The answer is that it depends.
There are two kinds of Etags, weak and strong ones. The weak ones let you do certain conditional operations, but most of them will require strong etags.
The only restriction on a strong etag is that if the representation changes for whatever reason, so does the etag. If it's a file you can generate a hash, but that forces you to keep the entity in-memory while you generate that. Alternatively, you could simply stream the content and add the Etag as a trailing http header, but nearly no server currently supports that (very useful and unloved) piece of functionality.
Ticks have a low resolution, and it is possible that two contiguous writes on the same file will have the same number of ticks, even though the content is different. At that stage, the etag is now invalid if it was strong and you're in muddy water. Same issue as with Last-Modified really. The way most HTTP servers deal with that is to give a file an etag based on multiple of its properties, aka timestamp, size and probably file object ID (inode in apache, probably adding the full path to the object store entry on NT, and IIS adds a counter to that value too so two config changes on a server would generate different etags, in case something changes).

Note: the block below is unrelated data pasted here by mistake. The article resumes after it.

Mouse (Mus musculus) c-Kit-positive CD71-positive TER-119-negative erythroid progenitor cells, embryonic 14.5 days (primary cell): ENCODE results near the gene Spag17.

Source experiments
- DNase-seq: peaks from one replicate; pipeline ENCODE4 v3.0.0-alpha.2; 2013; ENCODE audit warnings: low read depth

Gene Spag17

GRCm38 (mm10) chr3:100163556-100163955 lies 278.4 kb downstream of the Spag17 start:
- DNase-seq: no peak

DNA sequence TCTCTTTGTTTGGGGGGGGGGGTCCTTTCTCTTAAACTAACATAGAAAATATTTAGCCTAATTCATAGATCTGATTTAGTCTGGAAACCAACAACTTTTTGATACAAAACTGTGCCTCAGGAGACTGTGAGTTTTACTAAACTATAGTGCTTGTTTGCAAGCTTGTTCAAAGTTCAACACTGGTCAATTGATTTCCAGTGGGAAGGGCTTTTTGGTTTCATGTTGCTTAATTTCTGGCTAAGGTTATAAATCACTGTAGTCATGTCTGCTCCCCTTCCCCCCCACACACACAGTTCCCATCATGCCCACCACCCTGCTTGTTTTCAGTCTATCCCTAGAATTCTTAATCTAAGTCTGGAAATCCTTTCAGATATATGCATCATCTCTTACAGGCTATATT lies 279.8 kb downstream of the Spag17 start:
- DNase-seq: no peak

If you use some sort of database, the id + version ought to be a strong etag (provided, again, that the content you ahve is not an aggregate of multiple things that each may change independently without the root changing versions too).
So how to calculate it really depends on your scenario, and persisting a hash of the file on write (before starting serving) will probably help you the most, especially as it's a very useful feature to have for many other reasons.